The use of sulfonamides in the pharmacotherapy of infectious diseases of humans and animals and the associated environmental risk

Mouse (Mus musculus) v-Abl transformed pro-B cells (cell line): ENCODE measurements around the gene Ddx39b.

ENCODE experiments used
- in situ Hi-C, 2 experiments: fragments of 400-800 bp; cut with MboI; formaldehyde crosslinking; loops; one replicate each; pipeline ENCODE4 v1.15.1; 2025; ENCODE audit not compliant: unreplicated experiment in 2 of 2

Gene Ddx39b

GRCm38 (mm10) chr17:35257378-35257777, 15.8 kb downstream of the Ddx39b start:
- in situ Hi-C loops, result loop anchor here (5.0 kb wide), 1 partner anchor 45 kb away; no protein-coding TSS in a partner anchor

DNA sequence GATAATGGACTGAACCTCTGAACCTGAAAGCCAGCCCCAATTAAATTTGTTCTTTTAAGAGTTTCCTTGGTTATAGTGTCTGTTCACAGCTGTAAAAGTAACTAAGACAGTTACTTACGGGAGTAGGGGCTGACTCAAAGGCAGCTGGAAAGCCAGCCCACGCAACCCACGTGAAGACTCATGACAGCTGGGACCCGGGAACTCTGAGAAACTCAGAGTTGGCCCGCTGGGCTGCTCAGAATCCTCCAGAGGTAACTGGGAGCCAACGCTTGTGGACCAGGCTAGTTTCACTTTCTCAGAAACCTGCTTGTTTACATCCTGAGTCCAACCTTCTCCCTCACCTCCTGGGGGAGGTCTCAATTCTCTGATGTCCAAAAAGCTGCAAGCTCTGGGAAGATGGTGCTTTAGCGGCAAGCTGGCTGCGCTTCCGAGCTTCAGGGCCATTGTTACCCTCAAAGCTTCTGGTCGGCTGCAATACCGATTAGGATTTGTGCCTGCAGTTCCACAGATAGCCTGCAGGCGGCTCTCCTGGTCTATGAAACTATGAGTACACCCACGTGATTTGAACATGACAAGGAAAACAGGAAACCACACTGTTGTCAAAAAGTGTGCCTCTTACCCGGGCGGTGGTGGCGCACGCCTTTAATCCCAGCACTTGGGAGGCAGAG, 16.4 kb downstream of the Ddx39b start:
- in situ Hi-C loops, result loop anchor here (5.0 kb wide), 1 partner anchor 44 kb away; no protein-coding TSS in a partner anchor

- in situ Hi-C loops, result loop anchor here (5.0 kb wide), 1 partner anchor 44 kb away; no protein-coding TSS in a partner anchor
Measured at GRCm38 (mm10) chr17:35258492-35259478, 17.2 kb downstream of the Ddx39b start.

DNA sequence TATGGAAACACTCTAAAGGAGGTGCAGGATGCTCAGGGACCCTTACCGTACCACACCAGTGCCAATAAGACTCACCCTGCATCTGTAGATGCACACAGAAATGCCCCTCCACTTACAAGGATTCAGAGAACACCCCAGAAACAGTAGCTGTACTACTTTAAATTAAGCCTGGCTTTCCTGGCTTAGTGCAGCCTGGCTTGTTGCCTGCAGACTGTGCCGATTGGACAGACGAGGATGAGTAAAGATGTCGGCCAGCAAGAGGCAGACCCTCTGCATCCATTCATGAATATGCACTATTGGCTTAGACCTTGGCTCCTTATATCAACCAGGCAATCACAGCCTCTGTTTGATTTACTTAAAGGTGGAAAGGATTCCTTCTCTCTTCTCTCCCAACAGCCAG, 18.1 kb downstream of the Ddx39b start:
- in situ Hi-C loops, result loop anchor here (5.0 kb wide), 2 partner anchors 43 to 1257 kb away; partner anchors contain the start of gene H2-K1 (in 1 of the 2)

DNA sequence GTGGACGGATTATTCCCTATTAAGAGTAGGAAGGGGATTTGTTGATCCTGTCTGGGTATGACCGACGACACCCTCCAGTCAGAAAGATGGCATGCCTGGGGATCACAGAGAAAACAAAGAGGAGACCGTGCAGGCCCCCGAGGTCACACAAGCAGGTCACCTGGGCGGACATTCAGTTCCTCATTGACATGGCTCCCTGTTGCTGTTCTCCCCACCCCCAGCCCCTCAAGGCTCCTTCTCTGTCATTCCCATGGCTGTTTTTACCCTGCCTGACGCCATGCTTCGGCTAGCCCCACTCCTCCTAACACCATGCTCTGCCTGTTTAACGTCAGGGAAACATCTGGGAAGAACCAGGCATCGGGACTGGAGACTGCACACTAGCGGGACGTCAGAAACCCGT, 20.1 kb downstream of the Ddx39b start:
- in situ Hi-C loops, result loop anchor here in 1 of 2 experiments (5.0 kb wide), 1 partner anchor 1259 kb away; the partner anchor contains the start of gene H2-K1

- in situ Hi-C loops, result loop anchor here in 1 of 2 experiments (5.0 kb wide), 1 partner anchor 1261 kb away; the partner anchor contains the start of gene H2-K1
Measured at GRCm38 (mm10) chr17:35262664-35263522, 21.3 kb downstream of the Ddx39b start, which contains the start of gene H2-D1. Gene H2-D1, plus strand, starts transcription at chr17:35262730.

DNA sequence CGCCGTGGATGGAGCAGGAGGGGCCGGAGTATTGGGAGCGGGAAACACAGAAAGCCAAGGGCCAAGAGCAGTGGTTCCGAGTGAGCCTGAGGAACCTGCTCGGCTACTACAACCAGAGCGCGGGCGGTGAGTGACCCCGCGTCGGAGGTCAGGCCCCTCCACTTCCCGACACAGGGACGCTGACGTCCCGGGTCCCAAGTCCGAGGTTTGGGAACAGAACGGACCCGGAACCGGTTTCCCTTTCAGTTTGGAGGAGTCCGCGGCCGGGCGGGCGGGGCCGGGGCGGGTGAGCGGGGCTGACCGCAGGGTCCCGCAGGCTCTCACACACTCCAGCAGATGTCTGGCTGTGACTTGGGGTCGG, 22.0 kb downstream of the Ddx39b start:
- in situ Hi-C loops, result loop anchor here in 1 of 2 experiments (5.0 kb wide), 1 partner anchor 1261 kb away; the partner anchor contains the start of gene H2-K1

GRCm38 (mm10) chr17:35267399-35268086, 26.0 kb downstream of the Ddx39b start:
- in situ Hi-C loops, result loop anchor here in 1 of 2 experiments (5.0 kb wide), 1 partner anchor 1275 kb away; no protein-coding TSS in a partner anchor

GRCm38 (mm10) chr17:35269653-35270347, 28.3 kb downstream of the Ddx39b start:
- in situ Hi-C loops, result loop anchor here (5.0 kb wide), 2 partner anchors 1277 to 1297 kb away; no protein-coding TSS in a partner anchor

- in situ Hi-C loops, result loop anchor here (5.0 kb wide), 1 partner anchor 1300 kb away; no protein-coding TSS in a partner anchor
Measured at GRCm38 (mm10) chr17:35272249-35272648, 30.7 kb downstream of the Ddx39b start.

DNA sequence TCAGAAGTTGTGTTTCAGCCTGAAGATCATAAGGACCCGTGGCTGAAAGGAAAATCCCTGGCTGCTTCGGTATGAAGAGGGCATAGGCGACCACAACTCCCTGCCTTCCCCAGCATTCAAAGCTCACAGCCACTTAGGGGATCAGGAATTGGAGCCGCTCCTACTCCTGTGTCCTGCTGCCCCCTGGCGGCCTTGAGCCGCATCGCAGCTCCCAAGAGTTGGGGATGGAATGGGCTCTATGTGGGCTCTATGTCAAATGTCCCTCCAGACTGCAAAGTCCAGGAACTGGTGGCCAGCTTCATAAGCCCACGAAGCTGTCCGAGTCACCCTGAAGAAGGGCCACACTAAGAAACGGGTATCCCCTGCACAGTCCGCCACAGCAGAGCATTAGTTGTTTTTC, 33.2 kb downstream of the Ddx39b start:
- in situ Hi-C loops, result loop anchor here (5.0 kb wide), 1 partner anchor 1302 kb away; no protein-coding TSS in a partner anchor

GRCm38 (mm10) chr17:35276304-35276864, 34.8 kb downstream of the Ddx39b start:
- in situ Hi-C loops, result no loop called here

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Sulfonamides are one of the oldest antibacterial drugs that remain still in use in humans and animals treatment. These compounds block the biosynthesis of folate in bacterial cells, thus inhibiting growth of bacteria. In order to potentiate the pharmacological activity, sulfonamides are often combined with trimethoprim. The role of those bacteriostatic agents has decreased over the years, mainly due to increasing bacterial resistance which is an effect of the inappropriate use of sulfonamides. There are still several compounds which are administered in humans to treat not only bacterial infections, but also protozoan ones (e.g. toxoplasmosis), for instance sulfamethoxazole, sulfacetamide, sulfathiazole. More number of sulfonamides is used in veterinary. According to this fact, there is a considerable adverse effect of those compounds on the environment: sulfonamides, after having been excreted from animal organisms, are present in soil and water, including groundwater. Hence there is a strong need to find effective methods of sulfonamides degradation in order to protect the environment